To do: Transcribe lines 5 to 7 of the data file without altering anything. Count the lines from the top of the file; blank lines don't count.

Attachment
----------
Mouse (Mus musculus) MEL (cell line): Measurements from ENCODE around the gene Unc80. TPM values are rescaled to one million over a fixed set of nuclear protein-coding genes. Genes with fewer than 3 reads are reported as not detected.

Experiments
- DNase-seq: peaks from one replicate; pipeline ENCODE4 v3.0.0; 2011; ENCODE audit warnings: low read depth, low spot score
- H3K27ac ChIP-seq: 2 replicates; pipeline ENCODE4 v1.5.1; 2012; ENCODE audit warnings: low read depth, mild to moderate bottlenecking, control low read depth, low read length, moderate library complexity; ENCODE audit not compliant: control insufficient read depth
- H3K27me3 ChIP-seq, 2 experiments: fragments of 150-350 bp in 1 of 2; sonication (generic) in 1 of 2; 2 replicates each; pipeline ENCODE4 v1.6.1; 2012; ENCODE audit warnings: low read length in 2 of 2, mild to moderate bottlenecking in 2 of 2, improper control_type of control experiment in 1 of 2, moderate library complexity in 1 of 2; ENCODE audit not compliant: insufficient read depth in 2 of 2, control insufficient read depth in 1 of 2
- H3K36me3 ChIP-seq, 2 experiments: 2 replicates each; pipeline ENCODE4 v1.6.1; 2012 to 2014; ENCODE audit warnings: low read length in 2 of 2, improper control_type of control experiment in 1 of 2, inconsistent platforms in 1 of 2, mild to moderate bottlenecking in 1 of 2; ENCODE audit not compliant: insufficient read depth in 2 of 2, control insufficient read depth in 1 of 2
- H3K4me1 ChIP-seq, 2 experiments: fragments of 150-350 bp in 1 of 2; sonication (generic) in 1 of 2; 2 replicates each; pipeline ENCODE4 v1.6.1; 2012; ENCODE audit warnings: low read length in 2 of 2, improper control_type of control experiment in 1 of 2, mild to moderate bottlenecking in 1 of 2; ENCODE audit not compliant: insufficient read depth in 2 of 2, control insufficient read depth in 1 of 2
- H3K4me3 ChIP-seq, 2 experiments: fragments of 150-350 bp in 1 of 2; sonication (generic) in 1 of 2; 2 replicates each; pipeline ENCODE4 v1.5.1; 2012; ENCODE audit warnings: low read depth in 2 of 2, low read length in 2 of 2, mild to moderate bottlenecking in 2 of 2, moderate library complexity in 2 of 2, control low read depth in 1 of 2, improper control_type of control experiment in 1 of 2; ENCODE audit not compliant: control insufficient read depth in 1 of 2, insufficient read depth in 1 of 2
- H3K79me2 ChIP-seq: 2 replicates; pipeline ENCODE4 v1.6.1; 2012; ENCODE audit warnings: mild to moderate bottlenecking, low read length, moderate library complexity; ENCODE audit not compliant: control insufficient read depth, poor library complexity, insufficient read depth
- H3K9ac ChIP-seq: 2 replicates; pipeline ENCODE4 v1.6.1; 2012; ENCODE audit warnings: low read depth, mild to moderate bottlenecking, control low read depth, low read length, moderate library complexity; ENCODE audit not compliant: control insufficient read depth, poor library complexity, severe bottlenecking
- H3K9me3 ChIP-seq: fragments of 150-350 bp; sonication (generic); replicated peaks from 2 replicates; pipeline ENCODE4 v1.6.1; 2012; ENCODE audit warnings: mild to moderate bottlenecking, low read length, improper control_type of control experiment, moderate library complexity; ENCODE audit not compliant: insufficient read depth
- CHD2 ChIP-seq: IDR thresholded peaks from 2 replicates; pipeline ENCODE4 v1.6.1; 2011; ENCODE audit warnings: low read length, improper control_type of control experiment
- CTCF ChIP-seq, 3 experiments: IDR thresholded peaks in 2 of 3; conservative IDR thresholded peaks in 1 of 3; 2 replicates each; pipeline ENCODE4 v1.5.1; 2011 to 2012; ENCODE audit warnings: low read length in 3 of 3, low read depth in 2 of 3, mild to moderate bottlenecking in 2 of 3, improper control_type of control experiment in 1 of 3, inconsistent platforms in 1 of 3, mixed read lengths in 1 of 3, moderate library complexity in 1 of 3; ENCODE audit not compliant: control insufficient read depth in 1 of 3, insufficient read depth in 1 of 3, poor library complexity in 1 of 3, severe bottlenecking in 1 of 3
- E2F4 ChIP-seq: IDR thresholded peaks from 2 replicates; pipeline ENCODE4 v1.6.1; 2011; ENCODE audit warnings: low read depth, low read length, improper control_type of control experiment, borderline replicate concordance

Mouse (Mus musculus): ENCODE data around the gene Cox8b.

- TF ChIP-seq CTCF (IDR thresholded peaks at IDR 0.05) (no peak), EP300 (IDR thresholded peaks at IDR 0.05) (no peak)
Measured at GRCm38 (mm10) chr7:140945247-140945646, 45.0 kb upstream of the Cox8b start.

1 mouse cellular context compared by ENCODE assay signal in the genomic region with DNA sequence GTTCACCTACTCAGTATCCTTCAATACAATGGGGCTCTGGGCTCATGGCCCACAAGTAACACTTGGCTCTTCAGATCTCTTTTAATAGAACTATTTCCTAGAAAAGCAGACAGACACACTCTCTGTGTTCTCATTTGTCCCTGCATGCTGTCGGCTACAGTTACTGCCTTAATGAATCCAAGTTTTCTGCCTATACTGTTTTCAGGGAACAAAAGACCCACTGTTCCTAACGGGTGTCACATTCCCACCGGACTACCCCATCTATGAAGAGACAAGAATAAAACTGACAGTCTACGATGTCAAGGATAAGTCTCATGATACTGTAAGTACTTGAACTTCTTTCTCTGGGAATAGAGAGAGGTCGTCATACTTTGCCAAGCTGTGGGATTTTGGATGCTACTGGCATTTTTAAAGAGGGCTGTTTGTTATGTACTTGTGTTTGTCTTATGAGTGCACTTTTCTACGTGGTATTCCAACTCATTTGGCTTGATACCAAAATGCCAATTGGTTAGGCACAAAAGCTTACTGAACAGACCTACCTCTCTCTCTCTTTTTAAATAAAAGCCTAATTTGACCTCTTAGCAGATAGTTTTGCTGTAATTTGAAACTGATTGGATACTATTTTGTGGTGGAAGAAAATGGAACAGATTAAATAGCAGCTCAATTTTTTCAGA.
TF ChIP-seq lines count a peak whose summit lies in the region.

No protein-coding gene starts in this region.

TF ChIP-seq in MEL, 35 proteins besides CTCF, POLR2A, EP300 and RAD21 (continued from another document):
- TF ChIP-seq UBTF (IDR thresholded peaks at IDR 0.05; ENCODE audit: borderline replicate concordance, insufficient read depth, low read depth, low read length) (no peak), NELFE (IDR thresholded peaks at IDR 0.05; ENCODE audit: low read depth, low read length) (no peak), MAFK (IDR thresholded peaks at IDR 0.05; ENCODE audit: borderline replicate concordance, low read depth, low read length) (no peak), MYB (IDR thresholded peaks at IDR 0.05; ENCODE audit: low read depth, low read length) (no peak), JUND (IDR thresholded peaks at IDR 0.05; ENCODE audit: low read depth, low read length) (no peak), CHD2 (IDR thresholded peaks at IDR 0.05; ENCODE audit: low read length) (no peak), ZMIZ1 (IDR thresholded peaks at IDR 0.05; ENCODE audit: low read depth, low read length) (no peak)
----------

- H3K27me3 ChIP-seq, 2 experiments: fragments of 150-350 bp in 1 of 2; sonication (generic) in 1 of 2; 2 replicates each; pipeline ENCODE4 v1.6.1; 2012; ENCODE audit warnings: low read length in 2 of 2, mild to moderate bottlenecking in 2 of 2, improper control_type of control experiment in 1 of 2, moderate library complexity in 1 of 2; ENCODE audit not compliant: insufficient read depth in 2 of 2, control insufficient read depth in 1 of 2
- H3K36me3 ChIP-seq, 2 experiments: 2 replicates each; pipeline ENCODE4 v1.6.1; 2012 to 2014; ENCODE audit warnings: low read length in 2 of 2, improper control_type of control experiment in 1 of 2, inconsistent platforms in 1 of 2, mild to moderate bottlenecking in 1 of 2; ENCODE audit not compliant: insufficient read depth in 2 of 2, control insufficient read depth in 1 of 2
- H3K4me1 ChIP-seq, 2 experiments: fragments of 150-350 bp in 1 of 2; sonication (generic) in 1 of 2; 2 replicates each; pipeline ENCODE4 v1.6.1; 2012; ENCODE audit warnings: low read length in 2 of 2, improper control_type of control experiment in 1 of 2, mild to moderate bottlenecking in 1 of 2; ENCODE audit not compliant: insufficient read depth in 2 of 2, control insufficient read depth in 1 of 2